Sixteenth-century apprentices, like students today, were notorious for boisterousness. High spirits brought out some of the worst aspects of their elders. In 1554 a consortium of employers in Newcastle issued ‘An Act for the Apparell of Appryntyses’ to counter a woeful decline in moral standards. The wayward young men concerned were upbraided for their fancy clothes and beards, drinking and dancing, the pursuit of harlots, and playing “gitterns by nyght”.

The last word should go to the wholesome-sounding Dennys Bucke, whose probate inventory was drawn up in 1584. Bucke was a yeoman – a tenant farmer renting good arable land in north Norfolk. Itemised room by room, his belongings point to the emergence of a middling sort with the financial wherewithal to lift themselves to a new level of prosperity. Few of Bucke’s things speak of luxury; most are practical. But he is the possessor of a gitterne.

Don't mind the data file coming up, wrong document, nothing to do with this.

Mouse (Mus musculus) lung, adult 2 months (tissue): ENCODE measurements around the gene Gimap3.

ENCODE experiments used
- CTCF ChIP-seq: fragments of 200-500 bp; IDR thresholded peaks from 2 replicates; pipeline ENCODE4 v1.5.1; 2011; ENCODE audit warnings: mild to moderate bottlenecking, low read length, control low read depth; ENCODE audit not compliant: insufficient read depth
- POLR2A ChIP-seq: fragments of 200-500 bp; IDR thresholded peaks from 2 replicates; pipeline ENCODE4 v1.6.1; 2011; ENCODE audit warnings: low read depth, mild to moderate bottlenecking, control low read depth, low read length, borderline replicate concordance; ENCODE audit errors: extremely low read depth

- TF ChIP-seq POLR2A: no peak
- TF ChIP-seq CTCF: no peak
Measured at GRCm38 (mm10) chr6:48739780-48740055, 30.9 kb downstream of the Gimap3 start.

The presence in Bucke’s gitterne in his “parlor chamber”, along with “fower fetherbedds” and a “warming pann”, hints not just at a comfortable life for its recently departed owner and but also to a flourishing long-term future for the guitar itself as an instrument of the people. The guitar has never looked back.

The Guitar in Tudor England: A Social and Musical History by Christopher Page is published by Cambridge University Press.

Inset images: The guitar shown in marquetry on the Eglantine Table, now at Hardwick Hall, Derbyshire. Probably made to commemorate the marriage of Elizabeth (Bess) of Hardwick to George Talbot Earl of Shrewsbury, in 1567. Photograph by Marzena Pogorzaly (Cambridge University Press); 'An instruction to the Gitterne', f. 15 r-v (Cambridge University Press); Detail from a portrait of Robert Dudley (The Master and Fellows of Trinity College, Cambridge).